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Debt. This stuff will crush you...if you let it. We get so caught up on buying random things on credit or taking out unnecessary loans, because 1) "saving takes too long" and 2)the monthly payments tricks you into thinking you're getting a good deal. In reality, both of these are untrue because of Interest. Saving $1,000 at $100 increments is a lot quicker than paying off $1,000 in debt at $100 increments, because the $100 debt payments include a charge for interest expense and the $100 incremental savings do not.
The idea of monthly payments being a good deal is also untrue for the exact same reason. Okay cool, you don't have to pay for it all up front, but now you'll end up paying more for it in the long run due to the interest expense. Don't think your 3% interest rate is a big deal? Those of you with loans, take your monthly payment and multiply it by the number of months in your loan term. Then subtract out your original loan amount. This is the amount of interest you will pay over the life of the loan. You should be hearing Craig and Smokey saying "Daaaaammmnnnn" in your head. Now if you really want to feel the pain, take your original loan amount and divide that by your monthly loan payments. This is how long it would have taken to save that amount while putting up the same amount you are currently paying on your loan. This is why it's so important to avoid debt or get out of it as quickly as possible.
The debt pay off method I'm going to be using on my journey to financial freedom is the snowball or runaway method. Let's use Sam as an example. Sam used my "Interest Sucks" test above and now she literally can't even. She wants to pay off her debt as quickly as possible to avoid future interest expense. Sam has a $100,000 mortgage balance, a $20,000 auto loan balance, a $10,000 student loan balance, and $5,000 in credit card debt. Her mortgage payment is $800, her car payment is $300, her student loan payments are $150, and her credit card payments are about $60 monthly. After savings, bills, and minimum loan payments; Sam has about $300 of monthly disposable income. To pay off debt using the snowball method, Sam should apply her $300 in monthly disposable income to her credit card balance since it is the smallest balance. Assuming she spends no more on her credit card, she should have it paid off in a little over a year. Now she has one victory under her belt to keep her motivated (you wouldn't believe how psychological this stuff really is). Credit card is paid off and now Sam has $360 in disposable income. What should she do now? If you said finance a new BMW, please return the top of the post and reread very carefully. Sam can now add this extra $360 to her $150 student loan payments. About two years pass and Sam's student loans are now paid off and she has another win on her record - along with $510 in disposable income! Now Sam can add an extra $510 in principal payments to her auto loan balance. After a while, her car is paid off and she can now add an extra $810 to the principal on her mortgage. More time passes (it waits for no one) her house is paid off and she is now debt free with $1,610 in monthly disposable income to do with whatever the hell she wants. Be like Sam. Now some of you may be wondering why didn't Sam just start with paying off her house first. If she had done that with the $300 initial disposable income, it would have taken her a lot longer to pay off the mortgage - mostly likely longer than the life of her other loans. Meaning she would have paid every penny of the interest on those debts. Get on it y'all.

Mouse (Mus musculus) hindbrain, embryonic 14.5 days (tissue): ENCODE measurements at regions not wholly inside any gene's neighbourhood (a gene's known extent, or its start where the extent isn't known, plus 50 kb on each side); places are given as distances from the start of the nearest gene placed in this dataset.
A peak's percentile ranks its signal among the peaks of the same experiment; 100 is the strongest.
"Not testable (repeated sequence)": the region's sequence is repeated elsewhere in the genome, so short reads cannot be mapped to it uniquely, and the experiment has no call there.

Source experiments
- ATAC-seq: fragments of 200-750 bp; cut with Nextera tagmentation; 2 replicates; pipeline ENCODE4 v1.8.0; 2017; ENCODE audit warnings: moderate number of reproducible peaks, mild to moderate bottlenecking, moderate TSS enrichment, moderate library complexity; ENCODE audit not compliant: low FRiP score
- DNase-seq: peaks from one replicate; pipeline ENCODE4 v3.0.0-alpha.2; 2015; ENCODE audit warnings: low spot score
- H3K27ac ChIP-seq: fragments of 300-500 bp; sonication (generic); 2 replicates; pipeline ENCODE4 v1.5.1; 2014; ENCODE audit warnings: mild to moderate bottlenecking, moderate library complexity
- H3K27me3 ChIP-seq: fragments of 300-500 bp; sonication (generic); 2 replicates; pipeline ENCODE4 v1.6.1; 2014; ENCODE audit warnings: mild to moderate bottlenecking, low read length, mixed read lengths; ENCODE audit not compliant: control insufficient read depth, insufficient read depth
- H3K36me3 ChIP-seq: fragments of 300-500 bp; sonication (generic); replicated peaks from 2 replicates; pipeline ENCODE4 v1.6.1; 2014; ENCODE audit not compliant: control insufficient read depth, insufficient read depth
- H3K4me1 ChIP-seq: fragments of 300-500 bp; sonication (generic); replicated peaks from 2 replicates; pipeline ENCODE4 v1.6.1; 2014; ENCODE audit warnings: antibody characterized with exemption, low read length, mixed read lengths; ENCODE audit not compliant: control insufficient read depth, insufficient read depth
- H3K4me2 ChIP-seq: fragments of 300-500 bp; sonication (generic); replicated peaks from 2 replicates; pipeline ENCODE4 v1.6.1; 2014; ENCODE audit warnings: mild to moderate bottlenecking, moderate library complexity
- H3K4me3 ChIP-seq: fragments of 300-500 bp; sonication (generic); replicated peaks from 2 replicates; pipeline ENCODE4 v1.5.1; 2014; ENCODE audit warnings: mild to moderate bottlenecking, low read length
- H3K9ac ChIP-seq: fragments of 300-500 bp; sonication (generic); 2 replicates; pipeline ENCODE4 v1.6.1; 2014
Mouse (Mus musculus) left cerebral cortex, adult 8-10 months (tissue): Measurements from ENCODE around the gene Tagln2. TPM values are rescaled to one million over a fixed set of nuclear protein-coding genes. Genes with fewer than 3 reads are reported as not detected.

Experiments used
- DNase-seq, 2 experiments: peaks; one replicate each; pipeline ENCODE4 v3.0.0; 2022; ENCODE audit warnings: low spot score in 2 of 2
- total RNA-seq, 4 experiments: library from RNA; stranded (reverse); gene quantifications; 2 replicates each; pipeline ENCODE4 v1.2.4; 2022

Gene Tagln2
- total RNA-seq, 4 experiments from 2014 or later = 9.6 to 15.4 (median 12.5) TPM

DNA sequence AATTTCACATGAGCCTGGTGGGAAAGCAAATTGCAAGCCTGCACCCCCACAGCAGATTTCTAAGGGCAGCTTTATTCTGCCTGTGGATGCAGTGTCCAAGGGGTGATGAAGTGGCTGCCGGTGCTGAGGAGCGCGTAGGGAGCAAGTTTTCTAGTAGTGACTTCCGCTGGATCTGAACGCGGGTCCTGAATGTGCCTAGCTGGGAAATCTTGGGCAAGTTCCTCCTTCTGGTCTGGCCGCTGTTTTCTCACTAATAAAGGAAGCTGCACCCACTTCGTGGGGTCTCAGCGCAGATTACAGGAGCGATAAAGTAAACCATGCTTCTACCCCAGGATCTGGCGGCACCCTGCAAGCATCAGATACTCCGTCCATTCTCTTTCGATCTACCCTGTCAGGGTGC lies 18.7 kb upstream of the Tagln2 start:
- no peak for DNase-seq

Have you tried the snowball method? How did it work for you? What kept you going? Why did you quit?